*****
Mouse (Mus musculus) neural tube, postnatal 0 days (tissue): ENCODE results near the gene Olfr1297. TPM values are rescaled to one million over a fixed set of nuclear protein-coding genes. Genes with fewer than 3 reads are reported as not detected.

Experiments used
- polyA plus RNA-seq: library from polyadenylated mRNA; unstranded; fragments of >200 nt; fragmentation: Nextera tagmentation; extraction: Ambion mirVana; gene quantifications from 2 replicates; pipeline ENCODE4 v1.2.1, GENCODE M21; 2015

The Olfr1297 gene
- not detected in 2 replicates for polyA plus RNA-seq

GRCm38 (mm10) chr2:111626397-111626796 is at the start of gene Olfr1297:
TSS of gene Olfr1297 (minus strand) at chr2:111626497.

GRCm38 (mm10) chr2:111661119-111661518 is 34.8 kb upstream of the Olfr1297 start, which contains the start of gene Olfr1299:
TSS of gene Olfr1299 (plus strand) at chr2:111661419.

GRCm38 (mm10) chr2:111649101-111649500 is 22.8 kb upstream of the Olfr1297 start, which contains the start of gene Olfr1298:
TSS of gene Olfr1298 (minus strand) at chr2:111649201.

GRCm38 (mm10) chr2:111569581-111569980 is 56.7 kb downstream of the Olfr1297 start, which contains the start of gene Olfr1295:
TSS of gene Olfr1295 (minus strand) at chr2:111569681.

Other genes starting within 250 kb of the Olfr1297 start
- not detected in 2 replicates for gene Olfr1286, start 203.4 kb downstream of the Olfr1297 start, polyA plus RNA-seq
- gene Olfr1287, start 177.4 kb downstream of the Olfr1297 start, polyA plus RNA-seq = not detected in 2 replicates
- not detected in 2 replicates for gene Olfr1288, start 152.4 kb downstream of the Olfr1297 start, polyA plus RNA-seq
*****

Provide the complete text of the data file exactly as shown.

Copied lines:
Mouse (Mus musculus) neural tube, postnatal 0 days (tissue): ENCODE results near the gene Olfr1297. TPM values are rescaled to one million over a fixed set of nuclear protein-coding genes. Genes with fewer than 3 reads are reported as not detected.

Experiments used
- polyA plus RNA-seq: library from polyadenylated mRNA; unstranded; fragments of >200 nt; fragmentation: Nextera tagmentation; extraction: Ambion mirVana; gene quantifications from 2 replicates; pipeline ENCODE4 v1.2.1, GENCODE M21; 2015

The Olfr1297 gene
- not detected in 2 replicates for polyA plus RNA-seq

GRCm38 (mm10) chr2:111626397-111626796 is at the start of gene Olfr1297:
TSS of gene Olfr1297 (minus strand) at chr2:111626497.

GRCm38 (mm10) chr2:111661119-111661518 is 34.8 kb upstream of the Olfr1297 start, which contains the start of gene Olfr1299:
TSS of gene Olfr1299 (plus strand) at chr2:111661419.

GRCm38 (mm10) chr2:111649101-111649500 is 22.8 kb upstream of the Olfr1297 start, which contains the start of gene Olfr1298:
TSS of gene Olfr1298 (minus strand) at chr2:111649201.

GRCm38 (mm10) chr2:111569581-111569980 is 56.7 kb downstream of the Olfr1297 start, which contains the start of gene Olfr1295:
TSS of gene Olfr1295 (minus strand) at chr2:111569681.

Other genes starting within 250 kb of the Olfr1297 start
- not detected in 2 replicates for gene Olfr1286, start 203.4 kb downstream of the Olfr1297 start, polyA plus RNA-seq
- gene Olfr1287, start 177.4 kb downstream of the Olfr1297 start, polyA plus RNA-seq = not detected in 2 replicates
- not detected in 2 replicates for gene Olfr1288, start 152.4 kb downstream of the Olfr1297 start, polyA plus RNA-seq